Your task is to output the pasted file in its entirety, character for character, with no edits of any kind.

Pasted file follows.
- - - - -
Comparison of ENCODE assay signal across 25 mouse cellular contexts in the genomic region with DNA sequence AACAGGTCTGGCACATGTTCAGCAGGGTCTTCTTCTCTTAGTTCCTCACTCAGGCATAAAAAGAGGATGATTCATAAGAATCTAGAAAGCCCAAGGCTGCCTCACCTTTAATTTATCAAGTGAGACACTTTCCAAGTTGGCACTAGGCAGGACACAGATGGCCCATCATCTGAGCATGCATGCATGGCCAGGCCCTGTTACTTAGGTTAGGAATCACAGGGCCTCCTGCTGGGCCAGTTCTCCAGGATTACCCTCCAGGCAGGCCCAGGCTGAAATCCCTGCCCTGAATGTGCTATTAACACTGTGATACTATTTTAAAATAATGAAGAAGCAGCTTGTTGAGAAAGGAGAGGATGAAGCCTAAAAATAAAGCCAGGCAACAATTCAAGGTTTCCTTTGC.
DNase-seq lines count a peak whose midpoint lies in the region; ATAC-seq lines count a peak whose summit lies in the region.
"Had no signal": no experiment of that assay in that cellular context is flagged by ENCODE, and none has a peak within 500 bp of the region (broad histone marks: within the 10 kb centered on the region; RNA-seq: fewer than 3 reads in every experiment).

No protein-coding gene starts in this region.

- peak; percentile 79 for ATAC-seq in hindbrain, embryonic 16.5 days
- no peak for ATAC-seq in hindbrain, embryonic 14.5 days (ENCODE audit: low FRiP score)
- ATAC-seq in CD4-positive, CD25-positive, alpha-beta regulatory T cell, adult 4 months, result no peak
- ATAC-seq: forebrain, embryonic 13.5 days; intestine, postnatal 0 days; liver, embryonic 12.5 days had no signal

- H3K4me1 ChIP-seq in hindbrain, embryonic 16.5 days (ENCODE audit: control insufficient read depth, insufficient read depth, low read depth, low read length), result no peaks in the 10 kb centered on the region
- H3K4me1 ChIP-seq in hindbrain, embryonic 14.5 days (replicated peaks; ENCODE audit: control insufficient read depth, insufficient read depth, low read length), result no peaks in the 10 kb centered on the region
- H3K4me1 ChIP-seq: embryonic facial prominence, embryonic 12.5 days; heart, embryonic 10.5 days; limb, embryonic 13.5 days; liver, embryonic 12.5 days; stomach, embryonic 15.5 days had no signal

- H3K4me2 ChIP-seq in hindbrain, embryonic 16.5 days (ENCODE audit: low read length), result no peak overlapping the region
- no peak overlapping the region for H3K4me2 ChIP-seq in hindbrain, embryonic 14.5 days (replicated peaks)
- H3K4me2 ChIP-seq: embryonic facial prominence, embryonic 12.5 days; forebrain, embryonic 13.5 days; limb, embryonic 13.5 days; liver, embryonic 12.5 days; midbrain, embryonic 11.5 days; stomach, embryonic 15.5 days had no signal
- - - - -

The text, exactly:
Comparison of ENCODE assay signal across 25 mouse cellular contexts in the genomic region with DNA sequence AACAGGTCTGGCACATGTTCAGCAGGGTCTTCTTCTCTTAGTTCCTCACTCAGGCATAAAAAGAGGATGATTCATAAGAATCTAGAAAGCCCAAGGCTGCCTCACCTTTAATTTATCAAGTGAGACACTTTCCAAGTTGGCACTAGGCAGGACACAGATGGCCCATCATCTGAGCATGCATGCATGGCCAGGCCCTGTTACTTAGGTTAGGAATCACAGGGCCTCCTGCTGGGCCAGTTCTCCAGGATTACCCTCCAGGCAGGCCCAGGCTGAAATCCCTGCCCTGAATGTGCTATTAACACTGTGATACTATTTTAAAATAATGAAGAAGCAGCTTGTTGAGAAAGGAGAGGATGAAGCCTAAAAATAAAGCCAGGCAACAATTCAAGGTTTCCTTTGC.
DNase-seq lines count a peak whose midpoint lies in the region; ATAC-seq lines count a peak whose summit lies in the region.
"Had no signal": no experiment of that assay in that cellular context is flagged by ENCODE, and none has a peak within 500 bp of the region (broad histone marks: within the 10 kb centered on the region; RNA-seq: fewer than 3 reads in every experiment).

No protein-coding gene starts in this region.

- peak; percentile 79 for ATAC-seq in hindbrain, embryonic 16.5 days
- no peak for ATAC-seq in hindbrain, embryonic 14.5 days (ENCODE audit: low FRiP score)
- ATAC-seq in CD4-positive, CD25-positive, alpha-beta regulatory T cell, adult 4 months, result no peak
- ATAC-seq: forebrain, embryonic 13.5 days; intestine, postnatal 0 days; liver, embryonic 12.5 days had no signal

- H3K4me1 ChIP-seq in hindbrain, embryonic 16.5 days (ENCODE audit: control insufficient read depth, insufficient read depth, low read depth, low read length), result no peaks in the 10 kb centered on the region
- H3K4me1 ChIP-seq in hindbrain, embryonic 14.5 days (replicated peaks; ENCODE audit: control insufficient read depth, insufficient read depth, low read length), result no peaks in the 10 kb centered on the region
- H3K4me1 ChIP-seq: embryonic facial prominence, embryonic 12.5 days; heart, embryonic 10.5 days; limb, embryonic 13.5 days; liver, embryonic 12.5 days; stomach, embryonic 15.5 days had no signal

- H3K4me2 ChIP-seq in hindbrain, embryonic 16.5 days (ENCODE audit: low read length), result no peak overlapping the region
- no peak overlapping the region for H3K4me2 ChIP-seq in hindbrain, embryonic 14.5 days (replicated peaks)
- H3K4me2 ChIP-seq: embryonic facial prominence, embryonic 12.5 days; forebrain, embryonic 13.5 days; limb, embryonic 13.5 days; liver, embryonic 12.5 days; midbrain, embryonic 11.5 days; stomach, embryonic 15.5 days had no signal